σy=175 MPa, H=1145 MPa
σy=250 MPa, H=1509 MPa
σy=425 MPa, H=1054 MPa
Yielding stress

A reduction in crack enlargement is observed as the yield stress increases. A material with a higher yield stress will exhibit less displacement. The results in the figure consider an average Hardening coefficient.

Vertical displacement of the upper edge of the crack to vary the yield stress
Hardening coefficient

As the hardening coefficient increases, a reduction in vertical displacement is observed. This is due to the fact that considering the same load conditions there will be a stiffer material that will respond with less plastic deformation.

Vertical displacement of the upper edge of the crack to vary the hardening modulus

The overall effect of both a variation in the yield stress and the hardening coefficient can be observed with a contour plot. The following figure shows how, as the yield stress or the hardening modulus increases, there is an increasingly smaller residual plastic deformation. In particular, the figure plots the vertical displacement of the upper edge of the crack as the hardening parameters vary.


Considering the case with the hardening parameters in average conditions, it is possible to see how the load multiplier influences the displacement as time varies.

Vertical displacement in [0, H / 2] as the load multiplier increases

Another important variation is given by the tensions σyy by reading them in the middle of the plate vertically with a coordinate that varies from the end of the crack to the right edge.

Effort intensification factor

Considering the hardening parameters set at an average value, it is possible to observe what happens when the crack length changes. A very interesting parameter to observe is the effort intensification factor. With the presence of the crack, a distribution of strees inside the plate is created that is different from that which would be considered a homogeneous plate. Stress is observed to increase as we approach the crack.

Different cases are analyzed in which the crack has length:

  • L/8
  • L/4
  • L/2
  • 3L/4
Stress amplification factor in the different cases analyzed on the edge of the plate (s -> 0)

Kinematic hardening

The results obtained so far consider the finished element Q1EPS, that is an elastic plastic behavior with isotropic hardening. Using the Q1EPS2 element instead, it is possible to analyze a kinematic hardening. The behavior is immediately evident by carrying out the simulation on a patch test.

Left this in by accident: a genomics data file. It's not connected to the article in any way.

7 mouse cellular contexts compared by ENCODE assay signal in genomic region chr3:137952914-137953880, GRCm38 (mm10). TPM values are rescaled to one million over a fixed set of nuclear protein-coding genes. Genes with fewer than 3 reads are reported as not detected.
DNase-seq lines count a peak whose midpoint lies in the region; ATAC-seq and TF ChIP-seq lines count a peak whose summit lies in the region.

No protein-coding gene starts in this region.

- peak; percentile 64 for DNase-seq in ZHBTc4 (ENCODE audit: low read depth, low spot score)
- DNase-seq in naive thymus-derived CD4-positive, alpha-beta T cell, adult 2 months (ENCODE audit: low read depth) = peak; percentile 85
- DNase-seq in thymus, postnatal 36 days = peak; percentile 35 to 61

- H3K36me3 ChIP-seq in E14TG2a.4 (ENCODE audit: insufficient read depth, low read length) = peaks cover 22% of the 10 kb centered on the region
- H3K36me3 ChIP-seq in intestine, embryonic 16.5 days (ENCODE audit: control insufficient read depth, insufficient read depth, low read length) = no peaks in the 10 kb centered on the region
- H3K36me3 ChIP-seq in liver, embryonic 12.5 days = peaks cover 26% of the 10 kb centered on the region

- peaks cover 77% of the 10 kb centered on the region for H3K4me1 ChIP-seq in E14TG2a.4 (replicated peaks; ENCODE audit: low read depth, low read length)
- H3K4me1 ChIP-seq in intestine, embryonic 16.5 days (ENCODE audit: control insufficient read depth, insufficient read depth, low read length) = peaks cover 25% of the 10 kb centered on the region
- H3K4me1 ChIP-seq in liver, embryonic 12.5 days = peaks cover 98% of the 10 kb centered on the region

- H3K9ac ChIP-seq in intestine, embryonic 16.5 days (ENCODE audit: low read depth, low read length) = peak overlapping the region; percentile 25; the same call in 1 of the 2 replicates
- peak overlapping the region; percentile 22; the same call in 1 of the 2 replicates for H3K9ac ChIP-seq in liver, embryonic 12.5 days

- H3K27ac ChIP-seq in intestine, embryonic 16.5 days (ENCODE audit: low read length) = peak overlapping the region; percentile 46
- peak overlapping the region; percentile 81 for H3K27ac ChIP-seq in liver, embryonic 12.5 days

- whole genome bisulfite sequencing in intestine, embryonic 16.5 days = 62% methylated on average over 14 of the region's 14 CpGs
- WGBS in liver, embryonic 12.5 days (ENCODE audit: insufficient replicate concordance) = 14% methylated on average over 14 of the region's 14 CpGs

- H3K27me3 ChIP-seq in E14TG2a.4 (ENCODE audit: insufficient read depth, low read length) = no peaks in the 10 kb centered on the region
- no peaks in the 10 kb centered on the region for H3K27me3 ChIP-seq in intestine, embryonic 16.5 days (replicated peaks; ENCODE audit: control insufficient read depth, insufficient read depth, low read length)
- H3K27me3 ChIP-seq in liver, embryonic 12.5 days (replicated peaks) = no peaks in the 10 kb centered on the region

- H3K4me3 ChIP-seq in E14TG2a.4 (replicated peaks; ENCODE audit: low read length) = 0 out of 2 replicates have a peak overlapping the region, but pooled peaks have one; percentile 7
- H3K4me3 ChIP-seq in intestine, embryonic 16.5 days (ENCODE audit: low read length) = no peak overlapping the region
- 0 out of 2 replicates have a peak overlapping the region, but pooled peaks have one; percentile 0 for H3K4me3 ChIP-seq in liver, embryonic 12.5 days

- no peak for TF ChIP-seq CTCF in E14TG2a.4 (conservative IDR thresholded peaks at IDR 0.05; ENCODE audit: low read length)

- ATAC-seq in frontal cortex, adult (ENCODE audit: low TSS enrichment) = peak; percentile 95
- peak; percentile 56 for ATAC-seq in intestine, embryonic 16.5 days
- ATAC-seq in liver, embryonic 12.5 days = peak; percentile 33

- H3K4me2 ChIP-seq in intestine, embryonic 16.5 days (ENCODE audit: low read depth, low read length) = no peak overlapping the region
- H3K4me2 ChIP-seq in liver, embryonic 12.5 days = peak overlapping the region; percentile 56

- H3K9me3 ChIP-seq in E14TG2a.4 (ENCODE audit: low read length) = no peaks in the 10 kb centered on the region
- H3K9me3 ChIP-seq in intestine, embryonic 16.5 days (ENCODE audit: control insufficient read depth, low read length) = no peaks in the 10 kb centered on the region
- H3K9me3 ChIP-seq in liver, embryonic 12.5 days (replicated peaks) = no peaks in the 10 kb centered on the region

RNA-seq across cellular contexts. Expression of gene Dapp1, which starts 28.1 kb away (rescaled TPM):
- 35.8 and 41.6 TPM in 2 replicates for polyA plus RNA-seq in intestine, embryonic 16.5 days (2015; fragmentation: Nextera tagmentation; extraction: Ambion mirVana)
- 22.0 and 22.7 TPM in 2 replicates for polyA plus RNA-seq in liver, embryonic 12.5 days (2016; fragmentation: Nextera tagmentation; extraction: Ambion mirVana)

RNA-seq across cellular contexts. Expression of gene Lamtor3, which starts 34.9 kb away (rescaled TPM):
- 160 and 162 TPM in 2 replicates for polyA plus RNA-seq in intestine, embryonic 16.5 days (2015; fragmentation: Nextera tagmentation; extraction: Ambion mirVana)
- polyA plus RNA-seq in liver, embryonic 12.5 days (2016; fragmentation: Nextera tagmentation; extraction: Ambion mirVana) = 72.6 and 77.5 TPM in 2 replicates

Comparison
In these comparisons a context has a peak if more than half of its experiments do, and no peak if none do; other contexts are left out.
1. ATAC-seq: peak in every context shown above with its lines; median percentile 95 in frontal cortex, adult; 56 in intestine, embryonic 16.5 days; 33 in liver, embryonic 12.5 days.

This behavior more closely mirrors what actually happens in metals where the tensile yield strength increases at the expense of the compressive yield strength. This is known as the Bauschinger effect. That is, the compressive yield stress of a material brought to yield by traction is lower than that of the original material. The same effect is achieved with a reverse load history. This effect is witnessed by the asymmetry of the hysteresis cycle of a ductile material.

Storia di carico

Macroscopic response

Evidence of a kinematic hardening also appears by carrying out the simulation with a time-varying load according to a triangular law on the plate with the crack or on a Cook membrane.

Displacement of the upper edge of the crack with isotropic hardening
Displacement of the upper edge of the crack with kinematic hardening

The variation of the compression yield stress is reflected in a greater yield effect in the compression phase.

In isotropic hardening, the material remembers the previous loading phase and the subsequent yield is represented by a point with a higher yield stress but increased homothetically. On the other hand, in isotropic hardening, there is a translation of the boundary surface. This backstress is reflected in a reduction of the yield stress in a different direction than that of the first load cycle.

Displacement of the upper right extreme with isotropic hardening
Displacement of the upper right extreme with kinematic hardening

You can also export the animation to see how the displacement and deformation of the Cook membrane varies along the load history (time steps).


The code is available at the GitHub repository:

In particular:

  • Variations of the hardening properties ../final_test_ripetuti_11_passi/
  • Variations of the crack dimensions ../final_test_vari/
  • Kinematic hardening ../final_kinematic/